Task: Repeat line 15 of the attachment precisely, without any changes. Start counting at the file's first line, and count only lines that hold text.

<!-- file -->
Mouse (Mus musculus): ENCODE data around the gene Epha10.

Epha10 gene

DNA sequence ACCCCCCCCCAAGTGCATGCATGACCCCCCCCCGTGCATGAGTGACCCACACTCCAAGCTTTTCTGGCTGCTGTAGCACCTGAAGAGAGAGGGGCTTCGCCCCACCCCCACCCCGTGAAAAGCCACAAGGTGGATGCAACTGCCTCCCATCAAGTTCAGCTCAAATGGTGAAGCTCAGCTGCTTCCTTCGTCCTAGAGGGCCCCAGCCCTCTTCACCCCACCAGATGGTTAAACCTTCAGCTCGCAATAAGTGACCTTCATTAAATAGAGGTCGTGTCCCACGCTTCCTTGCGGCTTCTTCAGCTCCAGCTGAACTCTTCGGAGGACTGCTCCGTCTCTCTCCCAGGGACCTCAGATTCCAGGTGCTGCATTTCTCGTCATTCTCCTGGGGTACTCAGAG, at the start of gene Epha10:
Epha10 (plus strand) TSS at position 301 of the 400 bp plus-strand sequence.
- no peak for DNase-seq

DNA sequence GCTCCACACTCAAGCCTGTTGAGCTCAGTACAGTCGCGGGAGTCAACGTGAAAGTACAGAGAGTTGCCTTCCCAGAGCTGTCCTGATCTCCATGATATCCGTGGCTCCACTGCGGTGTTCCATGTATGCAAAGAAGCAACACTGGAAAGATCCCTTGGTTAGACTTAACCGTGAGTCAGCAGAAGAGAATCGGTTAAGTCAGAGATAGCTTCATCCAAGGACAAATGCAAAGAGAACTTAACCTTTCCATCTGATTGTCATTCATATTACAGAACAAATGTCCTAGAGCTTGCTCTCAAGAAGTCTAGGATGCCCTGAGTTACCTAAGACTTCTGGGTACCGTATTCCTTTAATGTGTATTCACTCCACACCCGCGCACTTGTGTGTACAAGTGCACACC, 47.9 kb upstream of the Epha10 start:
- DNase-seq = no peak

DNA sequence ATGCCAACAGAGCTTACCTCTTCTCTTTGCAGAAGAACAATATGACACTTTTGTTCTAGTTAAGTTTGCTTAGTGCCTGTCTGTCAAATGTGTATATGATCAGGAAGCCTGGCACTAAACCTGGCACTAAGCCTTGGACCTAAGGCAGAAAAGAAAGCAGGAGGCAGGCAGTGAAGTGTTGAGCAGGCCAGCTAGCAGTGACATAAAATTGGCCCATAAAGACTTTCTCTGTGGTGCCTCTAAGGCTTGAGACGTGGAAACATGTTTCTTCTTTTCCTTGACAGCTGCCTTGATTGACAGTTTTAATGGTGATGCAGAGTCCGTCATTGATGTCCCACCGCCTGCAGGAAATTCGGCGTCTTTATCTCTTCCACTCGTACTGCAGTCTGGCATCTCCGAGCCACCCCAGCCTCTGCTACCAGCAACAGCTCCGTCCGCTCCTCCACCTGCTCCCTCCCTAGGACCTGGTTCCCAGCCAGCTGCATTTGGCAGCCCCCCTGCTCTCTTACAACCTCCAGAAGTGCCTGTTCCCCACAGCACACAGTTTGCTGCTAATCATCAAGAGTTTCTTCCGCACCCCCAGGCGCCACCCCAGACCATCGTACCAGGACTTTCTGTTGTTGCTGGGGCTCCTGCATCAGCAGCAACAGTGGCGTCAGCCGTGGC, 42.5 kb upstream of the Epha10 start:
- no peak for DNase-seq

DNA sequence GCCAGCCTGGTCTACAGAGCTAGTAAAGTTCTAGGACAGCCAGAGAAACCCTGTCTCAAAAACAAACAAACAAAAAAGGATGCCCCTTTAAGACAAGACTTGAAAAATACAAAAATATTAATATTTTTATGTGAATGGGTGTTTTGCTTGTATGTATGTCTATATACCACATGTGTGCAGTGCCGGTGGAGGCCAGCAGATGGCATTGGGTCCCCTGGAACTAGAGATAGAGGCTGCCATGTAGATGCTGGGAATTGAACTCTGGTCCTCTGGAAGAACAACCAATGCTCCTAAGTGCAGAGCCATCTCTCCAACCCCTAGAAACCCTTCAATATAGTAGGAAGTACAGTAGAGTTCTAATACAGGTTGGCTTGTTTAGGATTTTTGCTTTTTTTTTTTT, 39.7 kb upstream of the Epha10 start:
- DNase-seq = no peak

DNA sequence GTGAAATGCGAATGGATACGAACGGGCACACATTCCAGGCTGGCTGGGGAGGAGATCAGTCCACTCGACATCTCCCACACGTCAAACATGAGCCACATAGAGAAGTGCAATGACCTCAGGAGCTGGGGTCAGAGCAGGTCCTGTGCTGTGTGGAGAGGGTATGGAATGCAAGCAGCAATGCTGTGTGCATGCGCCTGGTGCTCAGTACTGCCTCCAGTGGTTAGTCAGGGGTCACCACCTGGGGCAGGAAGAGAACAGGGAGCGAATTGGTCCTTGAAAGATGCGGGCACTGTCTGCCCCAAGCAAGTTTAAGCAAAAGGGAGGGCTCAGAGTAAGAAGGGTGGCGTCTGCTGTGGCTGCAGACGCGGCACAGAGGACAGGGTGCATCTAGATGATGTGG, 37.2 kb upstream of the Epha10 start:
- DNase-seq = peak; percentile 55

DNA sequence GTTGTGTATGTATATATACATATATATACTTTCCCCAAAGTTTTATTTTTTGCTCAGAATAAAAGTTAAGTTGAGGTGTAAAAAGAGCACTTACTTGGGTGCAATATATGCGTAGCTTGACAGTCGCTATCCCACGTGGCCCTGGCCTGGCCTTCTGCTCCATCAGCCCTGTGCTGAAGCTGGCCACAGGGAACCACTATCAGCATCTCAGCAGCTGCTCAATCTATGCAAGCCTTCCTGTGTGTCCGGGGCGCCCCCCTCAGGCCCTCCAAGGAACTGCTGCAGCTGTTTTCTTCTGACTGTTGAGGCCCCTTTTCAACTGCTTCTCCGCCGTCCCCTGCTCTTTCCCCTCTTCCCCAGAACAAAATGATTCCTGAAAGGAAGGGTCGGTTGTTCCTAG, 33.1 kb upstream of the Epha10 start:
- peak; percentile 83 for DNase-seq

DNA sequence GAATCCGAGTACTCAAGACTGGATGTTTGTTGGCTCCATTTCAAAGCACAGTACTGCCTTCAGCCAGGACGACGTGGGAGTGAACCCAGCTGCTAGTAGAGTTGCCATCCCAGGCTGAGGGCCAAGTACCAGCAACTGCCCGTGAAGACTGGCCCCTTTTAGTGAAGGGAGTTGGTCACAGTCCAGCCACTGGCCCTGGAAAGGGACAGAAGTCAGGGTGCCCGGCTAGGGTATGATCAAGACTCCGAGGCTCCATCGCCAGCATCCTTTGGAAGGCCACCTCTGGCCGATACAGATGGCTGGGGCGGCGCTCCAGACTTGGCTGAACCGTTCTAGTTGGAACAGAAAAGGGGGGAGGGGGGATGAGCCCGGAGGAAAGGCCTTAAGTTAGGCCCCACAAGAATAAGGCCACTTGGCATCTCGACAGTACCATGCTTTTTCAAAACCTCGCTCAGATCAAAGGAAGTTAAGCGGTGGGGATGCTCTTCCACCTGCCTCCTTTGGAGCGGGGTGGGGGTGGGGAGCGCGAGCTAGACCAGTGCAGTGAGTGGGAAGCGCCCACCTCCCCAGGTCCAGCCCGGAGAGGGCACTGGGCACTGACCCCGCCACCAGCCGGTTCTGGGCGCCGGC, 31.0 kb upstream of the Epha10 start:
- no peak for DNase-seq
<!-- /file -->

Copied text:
- peak; percentile 83 for DNase-seq